- A pair of retired USAF pilots criticised the service’s potential four-generation aircraft purchase as not conforming with the Pentagon’s National Defense Strategy
- They said these aircraft would only be effective for the next 10 years
A pair of retired US Air Force (USAF) pilots on 6 March criticised the service’s potential buy of fourth-generation aircraft, saying it does not conform with the Pentagon’s National Defense Strategy (NDS).
JV Venable, senior research fellow for defence policy at the Heritage Foundation, said that any fourth-generation platform such as a variant of the Boeing F-15 Eagle would be in service for 30–35 years, but it would only be effective for the next decade. The NDS has called for the US to move from combat in lightly-contested environments such as Afghanistan or Syria to preparing for potential conflict against peers such as China or Russia.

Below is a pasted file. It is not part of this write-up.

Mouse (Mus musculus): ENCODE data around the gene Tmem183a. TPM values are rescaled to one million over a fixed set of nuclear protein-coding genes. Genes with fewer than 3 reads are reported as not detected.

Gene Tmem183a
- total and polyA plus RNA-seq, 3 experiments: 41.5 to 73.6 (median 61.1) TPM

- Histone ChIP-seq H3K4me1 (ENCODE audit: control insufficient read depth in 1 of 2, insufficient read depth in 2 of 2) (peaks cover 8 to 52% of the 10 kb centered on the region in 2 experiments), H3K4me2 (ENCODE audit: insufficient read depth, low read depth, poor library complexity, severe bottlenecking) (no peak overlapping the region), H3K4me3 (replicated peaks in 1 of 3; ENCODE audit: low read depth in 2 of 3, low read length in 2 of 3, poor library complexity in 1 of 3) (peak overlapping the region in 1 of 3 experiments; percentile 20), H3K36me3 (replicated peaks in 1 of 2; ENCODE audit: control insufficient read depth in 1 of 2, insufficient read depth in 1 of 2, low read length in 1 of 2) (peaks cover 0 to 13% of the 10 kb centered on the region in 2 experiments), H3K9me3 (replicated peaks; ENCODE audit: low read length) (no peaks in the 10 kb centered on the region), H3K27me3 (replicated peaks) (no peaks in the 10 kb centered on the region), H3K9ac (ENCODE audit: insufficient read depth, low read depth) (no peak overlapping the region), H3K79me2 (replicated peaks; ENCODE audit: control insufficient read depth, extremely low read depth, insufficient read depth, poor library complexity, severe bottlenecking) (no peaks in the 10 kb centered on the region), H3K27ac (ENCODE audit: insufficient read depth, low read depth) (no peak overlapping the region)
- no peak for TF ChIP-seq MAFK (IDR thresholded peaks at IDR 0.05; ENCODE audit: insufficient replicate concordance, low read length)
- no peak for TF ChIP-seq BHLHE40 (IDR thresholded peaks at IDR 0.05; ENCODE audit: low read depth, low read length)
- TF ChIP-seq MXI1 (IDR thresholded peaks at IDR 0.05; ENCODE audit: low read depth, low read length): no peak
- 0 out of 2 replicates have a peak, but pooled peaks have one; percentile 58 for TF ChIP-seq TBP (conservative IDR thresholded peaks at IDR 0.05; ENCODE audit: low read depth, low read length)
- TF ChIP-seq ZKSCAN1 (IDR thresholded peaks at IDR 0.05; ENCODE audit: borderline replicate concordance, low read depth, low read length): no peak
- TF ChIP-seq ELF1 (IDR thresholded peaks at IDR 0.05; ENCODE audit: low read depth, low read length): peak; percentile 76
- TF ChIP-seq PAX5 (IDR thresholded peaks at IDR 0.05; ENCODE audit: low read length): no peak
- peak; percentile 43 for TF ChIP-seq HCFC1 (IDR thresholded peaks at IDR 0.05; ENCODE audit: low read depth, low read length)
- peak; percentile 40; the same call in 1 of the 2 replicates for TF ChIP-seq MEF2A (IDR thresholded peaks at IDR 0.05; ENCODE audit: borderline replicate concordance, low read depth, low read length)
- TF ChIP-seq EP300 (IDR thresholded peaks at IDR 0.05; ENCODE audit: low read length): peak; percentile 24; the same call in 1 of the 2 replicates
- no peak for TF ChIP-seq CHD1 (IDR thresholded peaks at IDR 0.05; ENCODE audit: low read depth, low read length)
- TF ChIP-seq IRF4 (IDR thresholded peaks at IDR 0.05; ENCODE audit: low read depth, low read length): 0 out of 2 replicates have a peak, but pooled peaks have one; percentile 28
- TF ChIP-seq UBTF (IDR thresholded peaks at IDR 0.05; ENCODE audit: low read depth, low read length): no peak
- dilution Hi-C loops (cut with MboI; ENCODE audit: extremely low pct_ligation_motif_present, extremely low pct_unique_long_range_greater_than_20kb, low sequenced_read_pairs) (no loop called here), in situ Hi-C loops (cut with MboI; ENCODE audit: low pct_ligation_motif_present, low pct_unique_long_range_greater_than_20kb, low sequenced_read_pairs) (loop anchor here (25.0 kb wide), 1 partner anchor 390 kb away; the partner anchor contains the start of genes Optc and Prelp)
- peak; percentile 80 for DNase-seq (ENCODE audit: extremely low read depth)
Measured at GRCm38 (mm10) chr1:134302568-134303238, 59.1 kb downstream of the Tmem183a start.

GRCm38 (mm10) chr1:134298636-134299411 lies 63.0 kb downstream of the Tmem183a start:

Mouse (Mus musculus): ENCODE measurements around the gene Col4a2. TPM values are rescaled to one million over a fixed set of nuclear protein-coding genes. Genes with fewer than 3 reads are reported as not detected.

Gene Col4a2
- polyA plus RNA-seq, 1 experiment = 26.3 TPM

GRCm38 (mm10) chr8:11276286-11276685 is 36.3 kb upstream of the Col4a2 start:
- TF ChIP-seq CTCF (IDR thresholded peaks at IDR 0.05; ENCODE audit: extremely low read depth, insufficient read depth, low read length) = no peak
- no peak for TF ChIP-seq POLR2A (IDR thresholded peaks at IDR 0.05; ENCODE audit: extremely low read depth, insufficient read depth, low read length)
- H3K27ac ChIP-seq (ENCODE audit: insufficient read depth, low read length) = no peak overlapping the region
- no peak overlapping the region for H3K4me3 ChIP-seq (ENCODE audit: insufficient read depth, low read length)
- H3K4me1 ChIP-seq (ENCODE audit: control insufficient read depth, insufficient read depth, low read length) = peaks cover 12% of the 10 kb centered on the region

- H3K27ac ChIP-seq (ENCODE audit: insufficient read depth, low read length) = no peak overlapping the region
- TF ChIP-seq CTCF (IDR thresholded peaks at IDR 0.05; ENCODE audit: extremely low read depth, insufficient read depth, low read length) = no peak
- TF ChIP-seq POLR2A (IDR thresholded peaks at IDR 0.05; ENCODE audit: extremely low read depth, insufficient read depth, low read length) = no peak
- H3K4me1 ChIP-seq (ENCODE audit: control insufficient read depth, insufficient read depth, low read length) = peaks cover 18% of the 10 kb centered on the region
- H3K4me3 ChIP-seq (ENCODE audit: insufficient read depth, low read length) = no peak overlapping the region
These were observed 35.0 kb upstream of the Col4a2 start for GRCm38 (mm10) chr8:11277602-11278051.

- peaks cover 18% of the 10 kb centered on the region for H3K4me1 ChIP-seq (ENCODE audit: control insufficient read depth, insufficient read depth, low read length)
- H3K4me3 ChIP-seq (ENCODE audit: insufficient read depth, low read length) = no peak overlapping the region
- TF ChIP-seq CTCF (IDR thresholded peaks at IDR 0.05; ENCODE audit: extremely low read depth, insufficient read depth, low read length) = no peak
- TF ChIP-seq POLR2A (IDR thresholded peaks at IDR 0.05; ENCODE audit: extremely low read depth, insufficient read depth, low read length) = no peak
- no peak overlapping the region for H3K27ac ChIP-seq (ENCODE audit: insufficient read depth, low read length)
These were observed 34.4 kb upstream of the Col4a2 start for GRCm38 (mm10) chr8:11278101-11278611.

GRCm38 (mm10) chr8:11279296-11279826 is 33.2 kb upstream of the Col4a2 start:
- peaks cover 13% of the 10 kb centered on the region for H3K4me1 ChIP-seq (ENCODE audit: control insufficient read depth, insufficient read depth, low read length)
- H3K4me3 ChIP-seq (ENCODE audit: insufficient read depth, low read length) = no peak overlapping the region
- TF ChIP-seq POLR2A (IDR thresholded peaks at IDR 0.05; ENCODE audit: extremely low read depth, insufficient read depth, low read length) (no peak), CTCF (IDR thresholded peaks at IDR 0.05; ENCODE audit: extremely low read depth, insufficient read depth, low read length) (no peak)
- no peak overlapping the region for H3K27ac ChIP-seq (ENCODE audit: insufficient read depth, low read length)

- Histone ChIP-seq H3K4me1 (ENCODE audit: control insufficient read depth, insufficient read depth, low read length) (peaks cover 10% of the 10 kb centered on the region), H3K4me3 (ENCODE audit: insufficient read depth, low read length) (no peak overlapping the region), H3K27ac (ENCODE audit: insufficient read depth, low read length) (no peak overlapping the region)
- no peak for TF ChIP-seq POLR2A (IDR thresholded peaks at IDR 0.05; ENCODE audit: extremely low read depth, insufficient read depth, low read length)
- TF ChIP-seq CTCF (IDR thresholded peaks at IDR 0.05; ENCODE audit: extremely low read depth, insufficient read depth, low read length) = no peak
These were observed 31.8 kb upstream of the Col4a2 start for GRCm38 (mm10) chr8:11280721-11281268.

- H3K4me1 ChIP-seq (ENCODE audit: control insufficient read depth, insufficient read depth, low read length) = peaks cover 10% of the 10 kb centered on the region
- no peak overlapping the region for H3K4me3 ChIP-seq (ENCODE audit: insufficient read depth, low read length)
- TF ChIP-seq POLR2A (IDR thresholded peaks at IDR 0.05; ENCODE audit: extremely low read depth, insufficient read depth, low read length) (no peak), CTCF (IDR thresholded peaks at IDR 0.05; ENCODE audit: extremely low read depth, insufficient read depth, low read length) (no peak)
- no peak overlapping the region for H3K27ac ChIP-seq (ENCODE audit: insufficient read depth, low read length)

Venable said, in addition, a fourth-generation aircraft buy would be two generations behind cutting-edge fighter aircraft being piloted by adversaries for the next 20–30 years.
“This is where the F-15X, I think, falls short,” Venable said at an Air Force Association (AFA) Mitchell Institute for Aerospace Studies event. “It’s not just the F-15X, it’s any fourth-generation platform right now.”
The USAF fiscal year 2020 (FY 2020) budget, set to be released on 12 March, will likely request new fourth-generation fighter aircraft to help the service reduce the average age of its fleet. The service believes this would also help with sustainability management.
USAF Chief of Staff General David Goldfein said on 28 February that he would prefer to buy additional Lockheed Martin F-35A Lightning II Joint Strike Fighters (JSFs). Service Secretary Heather Wilson said on 28 February that higher-ranking Pentagon leadership pushed the USAF to buy fourth-generation aircraft.
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